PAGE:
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The acquisition does not necessarily mean new angst for NetApp, said Tom Georgens, president and CEO of NetApp, during NetApp's fiscal second quarter 2011 financial conference on November 17.
When asked about EMC's proposed acquisition of Isilon, which would combine two of NetApp's primary rivals into a single company, Georgens compared the proposed deal to HP's acquisition this summer of 3PAR.
NetApp is currently enjoying organic growth of over 30 percent, while its primary competitors are either facing negative or very small positive organic growth, Georgens said at the time. "So this (acquisition) is as much about the acquirer as it is about the target," he said.
Isilon has some product overlap with NetApp, and in the hands of EMC will probably have some more overlap with NetApp, Georgens said. "But we'll continue to compete," he said.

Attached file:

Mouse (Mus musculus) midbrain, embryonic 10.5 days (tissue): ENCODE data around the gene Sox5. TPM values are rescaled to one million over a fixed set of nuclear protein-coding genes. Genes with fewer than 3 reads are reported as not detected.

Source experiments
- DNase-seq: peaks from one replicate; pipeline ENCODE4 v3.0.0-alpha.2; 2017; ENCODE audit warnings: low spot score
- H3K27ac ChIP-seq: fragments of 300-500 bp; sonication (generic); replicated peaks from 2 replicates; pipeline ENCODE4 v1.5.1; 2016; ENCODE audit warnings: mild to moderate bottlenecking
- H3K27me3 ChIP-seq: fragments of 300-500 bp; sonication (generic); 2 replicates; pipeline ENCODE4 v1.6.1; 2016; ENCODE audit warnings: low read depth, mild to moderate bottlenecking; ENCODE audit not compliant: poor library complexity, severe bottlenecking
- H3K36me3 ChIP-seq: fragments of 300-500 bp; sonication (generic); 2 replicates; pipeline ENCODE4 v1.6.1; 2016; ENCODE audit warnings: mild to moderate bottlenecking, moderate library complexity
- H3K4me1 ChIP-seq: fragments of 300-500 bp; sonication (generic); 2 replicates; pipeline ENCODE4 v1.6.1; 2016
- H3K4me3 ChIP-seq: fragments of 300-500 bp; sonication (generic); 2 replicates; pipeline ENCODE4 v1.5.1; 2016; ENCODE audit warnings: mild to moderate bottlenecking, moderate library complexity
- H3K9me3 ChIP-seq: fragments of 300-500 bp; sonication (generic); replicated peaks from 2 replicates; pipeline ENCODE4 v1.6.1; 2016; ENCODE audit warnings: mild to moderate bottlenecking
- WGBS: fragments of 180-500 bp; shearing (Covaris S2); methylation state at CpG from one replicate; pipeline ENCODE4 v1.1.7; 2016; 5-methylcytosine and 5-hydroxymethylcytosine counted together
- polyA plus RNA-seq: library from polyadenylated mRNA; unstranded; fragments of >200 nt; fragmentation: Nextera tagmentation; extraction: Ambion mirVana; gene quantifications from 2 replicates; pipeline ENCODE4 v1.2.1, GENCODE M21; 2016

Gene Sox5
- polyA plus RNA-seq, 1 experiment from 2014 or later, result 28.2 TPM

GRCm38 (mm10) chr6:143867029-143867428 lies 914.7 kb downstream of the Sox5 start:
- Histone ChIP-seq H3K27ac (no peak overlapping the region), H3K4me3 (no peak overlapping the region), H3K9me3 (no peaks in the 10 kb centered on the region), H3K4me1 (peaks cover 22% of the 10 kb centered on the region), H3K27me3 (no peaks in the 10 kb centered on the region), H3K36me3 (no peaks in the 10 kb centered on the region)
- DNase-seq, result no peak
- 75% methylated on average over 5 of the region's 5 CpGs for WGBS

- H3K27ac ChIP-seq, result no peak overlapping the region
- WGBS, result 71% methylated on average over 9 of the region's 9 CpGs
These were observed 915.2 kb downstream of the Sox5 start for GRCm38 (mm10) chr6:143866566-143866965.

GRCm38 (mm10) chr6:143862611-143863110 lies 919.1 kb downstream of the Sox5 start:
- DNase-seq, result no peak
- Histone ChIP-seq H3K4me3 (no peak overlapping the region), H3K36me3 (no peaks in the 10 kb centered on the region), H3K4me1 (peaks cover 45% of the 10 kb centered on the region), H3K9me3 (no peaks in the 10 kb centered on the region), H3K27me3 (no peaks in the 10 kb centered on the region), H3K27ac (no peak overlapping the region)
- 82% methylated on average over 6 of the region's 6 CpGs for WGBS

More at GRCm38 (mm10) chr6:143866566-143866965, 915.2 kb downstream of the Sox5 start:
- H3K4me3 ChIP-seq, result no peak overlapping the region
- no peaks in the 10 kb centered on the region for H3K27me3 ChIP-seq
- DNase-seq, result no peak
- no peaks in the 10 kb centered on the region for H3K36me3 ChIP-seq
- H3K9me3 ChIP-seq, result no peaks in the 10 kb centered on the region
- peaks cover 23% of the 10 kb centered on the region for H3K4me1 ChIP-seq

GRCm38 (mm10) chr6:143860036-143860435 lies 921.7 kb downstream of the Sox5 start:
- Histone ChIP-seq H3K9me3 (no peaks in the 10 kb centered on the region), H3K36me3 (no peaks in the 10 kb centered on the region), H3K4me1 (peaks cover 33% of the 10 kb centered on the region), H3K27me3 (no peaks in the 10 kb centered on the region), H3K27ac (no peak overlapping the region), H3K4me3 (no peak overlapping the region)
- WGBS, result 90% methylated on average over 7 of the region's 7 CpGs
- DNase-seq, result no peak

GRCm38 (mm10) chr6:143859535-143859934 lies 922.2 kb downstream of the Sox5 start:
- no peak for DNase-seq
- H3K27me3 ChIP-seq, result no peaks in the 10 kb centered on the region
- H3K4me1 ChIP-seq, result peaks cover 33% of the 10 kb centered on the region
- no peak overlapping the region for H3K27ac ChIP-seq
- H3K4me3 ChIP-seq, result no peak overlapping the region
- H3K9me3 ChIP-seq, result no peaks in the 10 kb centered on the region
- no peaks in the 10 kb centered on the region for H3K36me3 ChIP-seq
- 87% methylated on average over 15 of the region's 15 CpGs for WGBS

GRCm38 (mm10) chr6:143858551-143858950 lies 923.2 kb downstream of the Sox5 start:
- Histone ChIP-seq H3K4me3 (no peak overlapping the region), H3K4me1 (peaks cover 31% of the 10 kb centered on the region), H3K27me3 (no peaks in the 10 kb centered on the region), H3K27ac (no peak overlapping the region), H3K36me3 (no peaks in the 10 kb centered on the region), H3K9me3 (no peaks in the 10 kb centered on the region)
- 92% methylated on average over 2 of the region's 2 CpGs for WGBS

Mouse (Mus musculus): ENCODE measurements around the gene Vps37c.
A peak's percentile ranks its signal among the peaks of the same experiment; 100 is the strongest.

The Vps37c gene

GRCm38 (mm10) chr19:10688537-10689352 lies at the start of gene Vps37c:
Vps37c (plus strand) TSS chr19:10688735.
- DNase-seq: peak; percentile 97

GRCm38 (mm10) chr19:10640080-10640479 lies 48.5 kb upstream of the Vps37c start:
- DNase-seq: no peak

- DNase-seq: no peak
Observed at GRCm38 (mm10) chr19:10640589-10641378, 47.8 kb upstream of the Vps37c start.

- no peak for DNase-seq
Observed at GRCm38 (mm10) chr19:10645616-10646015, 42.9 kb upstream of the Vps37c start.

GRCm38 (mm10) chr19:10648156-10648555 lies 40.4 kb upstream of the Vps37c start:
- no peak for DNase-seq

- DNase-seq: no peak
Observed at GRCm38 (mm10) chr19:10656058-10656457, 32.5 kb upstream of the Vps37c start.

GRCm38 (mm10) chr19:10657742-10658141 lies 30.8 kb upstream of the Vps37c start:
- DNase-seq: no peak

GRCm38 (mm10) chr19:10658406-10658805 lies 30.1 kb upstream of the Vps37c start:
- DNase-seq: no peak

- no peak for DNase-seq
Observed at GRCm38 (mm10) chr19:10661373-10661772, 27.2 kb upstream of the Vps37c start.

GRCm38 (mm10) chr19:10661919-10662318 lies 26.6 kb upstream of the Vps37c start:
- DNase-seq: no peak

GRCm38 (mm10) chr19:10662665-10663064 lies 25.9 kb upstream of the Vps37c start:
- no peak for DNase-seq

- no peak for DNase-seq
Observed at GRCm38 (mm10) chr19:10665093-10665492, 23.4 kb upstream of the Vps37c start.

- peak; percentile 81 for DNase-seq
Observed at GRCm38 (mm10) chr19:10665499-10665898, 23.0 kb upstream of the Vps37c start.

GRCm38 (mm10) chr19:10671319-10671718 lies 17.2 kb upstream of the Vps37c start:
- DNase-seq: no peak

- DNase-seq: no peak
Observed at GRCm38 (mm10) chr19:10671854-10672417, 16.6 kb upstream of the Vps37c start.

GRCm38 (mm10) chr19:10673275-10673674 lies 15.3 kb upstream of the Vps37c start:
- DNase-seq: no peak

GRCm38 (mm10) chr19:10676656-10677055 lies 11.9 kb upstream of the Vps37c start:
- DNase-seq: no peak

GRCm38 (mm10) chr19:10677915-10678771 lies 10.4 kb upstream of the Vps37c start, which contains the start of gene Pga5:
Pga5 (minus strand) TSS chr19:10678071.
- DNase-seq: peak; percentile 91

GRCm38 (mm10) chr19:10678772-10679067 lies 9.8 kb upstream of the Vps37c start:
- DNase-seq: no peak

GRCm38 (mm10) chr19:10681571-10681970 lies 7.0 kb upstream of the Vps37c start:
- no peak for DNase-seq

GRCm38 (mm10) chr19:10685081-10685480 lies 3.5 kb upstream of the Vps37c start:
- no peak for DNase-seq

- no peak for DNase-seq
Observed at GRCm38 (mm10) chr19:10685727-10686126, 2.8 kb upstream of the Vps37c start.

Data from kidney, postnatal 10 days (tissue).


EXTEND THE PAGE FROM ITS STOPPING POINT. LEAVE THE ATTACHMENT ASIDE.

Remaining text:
For Rolf Strasheim, director of client solutions at Peak UpTime, a Tulsa, Okla.-based solution provider who works with both Isilon and with NetApp, which is EMC's primary storage competitor, the acquisition is good news.
"I'm excited for NetApp," Strasheim said. "Every time EMC does things like this, it's an acknowledgement that it has a gap with NetApp. NetApp organically solves problems."
Strasheim said EMC's acquisition of Data Domain, which was a pioneer in deduplication technology, is not necessarily a good model on which to rely for insight into the future of Isilon because of the fact that deduplication is now common among vendors, including NetApp.
"Dedupe is no longer a product," he said. "It should be a feature."
Furthermore, Strasheim said, unlike NetApp, which has a common interface across its product lines, EMC still looks like a group of multiple companies.
"EMC has Isilon, Avamar, Data Domain, DMX, Clariion, and Celerra, but I don't see a common interface," he said.